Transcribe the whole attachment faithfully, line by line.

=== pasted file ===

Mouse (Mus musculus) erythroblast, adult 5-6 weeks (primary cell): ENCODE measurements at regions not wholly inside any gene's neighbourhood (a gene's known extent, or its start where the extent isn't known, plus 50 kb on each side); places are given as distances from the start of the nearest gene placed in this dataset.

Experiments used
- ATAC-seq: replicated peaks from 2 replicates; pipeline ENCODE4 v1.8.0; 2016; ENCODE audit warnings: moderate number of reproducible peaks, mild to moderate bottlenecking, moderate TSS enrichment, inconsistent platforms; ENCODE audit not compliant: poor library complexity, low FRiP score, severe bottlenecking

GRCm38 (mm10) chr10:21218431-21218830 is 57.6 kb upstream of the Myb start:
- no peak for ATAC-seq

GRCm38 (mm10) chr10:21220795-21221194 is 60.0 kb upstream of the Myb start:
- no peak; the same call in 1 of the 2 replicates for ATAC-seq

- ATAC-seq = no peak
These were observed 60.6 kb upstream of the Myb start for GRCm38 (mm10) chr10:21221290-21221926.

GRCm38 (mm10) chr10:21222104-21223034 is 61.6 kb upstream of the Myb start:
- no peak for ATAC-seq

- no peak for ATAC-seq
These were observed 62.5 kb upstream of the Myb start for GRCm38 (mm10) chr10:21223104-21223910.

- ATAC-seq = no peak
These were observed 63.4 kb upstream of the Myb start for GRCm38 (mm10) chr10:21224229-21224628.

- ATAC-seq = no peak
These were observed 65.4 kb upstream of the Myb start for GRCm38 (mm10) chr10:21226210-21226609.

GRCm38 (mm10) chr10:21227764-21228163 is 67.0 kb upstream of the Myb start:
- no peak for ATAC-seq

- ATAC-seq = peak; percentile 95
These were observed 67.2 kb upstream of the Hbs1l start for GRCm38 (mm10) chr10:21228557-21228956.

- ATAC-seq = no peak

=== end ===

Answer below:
Mouse (Mus musculus) erythroblast, adult 5-6 weeks (primary cell): ENCODE measurements at regions not wholly inside any gene's neighbourhood (a gene's known extent, or its start where the extent isn't known, plus 50 kb on each side); places are given as distances from the start of the nearest gene placed in this dataset.

Experiments used
- ATAC-seq: replicated peaks from 2 replicates; pipeline ENCODE4 v1.8.0; 2016; ENCODE audit warnings: moderate number of reproducible peaks, mild to moderate bottlenecking, moderate TSS enrichment, inconsistent platforms; ENCODE audit not compliant: poor library complexity, low FRiP score, severe bottlenecking

GRCm38 (mm10) chr10:21218431-21218830 is 57.6 kb upstream of the Myb start:
- no peak for ATAC-seq

GRCm38 (mm10) chr10:21220795-21221194 is 60.0 kb upstream of the Myb start:
- no peak; the same call in 1 of the 2 replicates for ATAC-seq

- ATAC-seq = no peak
These were observed 60.6 kb upstream of the Myb start for GRCm38 (mm10) chr10:21221290-21221926.

GRCm38 (mm10) chr10:21222104-21223034 is 61.6 kb upstream of the Myb start:
- no peak for ATAC-seq

- no peak for ATAC-seq
These were observed 62.5 kb upstream of the Myb start for GRCm38 (mm10) chr10:21223104-21223910.

- ATAC-seq = no peak
These were observed 63.4 kb upstream of the Myb start for GRCm38 (mm10) chr10:21224229-21224628.

- ATAC-seq = no peak
These were observed 65.4 kb upstream of the Myb start for GRCm38 (mm10) chr10:21226210-21226609.

GRCm38 (mm10) chr10:21227764-21228163 is 67.0 kb upstream of the Myb start:
- no peak for ATAC-seq

- ATAC-seq = peak; percentile 95
These were observed 67.2 kb upstream of the Hbs1l start for GRCm38 (mm10) chr10:21228557-21228956.

- ATAC-seq = no peak